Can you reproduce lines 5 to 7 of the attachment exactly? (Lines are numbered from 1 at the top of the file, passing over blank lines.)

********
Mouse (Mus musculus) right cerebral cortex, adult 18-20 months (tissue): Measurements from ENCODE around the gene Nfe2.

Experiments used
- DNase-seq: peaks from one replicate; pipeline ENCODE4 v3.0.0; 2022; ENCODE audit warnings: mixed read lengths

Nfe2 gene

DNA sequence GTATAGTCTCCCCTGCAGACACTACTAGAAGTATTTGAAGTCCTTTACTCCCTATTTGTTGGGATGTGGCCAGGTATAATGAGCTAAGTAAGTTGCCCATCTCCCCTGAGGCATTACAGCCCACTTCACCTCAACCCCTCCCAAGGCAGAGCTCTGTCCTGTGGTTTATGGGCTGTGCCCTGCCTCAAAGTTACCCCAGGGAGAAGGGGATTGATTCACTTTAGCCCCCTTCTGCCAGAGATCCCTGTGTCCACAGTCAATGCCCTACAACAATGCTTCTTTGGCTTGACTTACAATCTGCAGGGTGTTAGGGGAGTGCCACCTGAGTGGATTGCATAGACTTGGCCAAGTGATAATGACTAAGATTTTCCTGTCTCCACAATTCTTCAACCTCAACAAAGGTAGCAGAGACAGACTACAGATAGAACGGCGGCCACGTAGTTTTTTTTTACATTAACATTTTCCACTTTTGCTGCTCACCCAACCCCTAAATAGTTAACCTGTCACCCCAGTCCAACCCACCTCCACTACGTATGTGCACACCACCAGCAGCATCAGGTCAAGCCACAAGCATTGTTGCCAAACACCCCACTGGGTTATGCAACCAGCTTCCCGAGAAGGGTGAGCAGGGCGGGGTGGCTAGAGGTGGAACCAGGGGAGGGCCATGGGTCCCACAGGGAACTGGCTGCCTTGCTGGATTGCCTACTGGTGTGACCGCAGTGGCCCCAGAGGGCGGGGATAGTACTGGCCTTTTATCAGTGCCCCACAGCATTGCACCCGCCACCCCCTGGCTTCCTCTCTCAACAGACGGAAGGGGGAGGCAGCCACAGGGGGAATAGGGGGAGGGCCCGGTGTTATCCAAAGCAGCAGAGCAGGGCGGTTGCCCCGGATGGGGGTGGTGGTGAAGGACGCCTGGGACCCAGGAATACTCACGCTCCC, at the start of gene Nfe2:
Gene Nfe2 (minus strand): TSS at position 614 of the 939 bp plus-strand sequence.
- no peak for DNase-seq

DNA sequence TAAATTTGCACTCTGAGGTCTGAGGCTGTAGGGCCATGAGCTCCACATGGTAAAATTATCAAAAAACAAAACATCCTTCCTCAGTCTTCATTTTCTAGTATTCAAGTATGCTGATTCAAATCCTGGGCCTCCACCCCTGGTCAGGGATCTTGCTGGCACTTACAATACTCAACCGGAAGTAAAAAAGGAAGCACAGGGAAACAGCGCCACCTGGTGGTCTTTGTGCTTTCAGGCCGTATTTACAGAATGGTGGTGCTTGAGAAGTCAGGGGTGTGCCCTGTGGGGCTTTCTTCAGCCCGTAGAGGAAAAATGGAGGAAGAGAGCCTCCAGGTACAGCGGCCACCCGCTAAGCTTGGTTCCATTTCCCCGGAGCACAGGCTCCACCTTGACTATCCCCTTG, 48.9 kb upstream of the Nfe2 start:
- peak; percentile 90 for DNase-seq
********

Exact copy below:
DNA sequence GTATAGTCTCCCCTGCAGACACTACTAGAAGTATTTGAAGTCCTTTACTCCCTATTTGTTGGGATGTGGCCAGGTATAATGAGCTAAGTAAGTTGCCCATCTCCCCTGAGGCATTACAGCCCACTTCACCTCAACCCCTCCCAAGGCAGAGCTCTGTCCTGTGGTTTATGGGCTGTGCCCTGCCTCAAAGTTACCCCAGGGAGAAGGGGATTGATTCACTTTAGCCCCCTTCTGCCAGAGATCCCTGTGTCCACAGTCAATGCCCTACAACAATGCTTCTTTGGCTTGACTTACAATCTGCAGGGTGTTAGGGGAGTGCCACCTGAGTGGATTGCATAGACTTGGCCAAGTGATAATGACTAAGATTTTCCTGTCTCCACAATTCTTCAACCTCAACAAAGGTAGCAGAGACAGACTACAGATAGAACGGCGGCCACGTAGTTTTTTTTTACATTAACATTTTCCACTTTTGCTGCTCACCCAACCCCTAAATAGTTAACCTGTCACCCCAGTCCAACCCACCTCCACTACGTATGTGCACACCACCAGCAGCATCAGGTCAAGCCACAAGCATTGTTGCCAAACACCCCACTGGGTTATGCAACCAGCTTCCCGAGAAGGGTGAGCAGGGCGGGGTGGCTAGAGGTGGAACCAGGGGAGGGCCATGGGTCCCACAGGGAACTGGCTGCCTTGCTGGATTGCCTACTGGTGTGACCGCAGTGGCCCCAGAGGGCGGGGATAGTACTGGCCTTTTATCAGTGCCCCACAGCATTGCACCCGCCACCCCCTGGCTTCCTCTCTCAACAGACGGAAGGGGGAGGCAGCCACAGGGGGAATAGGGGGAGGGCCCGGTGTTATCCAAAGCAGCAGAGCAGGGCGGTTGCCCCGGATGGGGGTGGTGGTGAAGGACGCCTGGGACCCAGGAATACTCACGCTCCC, at the start of gene Nfe2:
Gene Nfe2 (minus strand): TSS at position 614 of the 939 bp plus-strand sequence.
- no peak for DNase-seq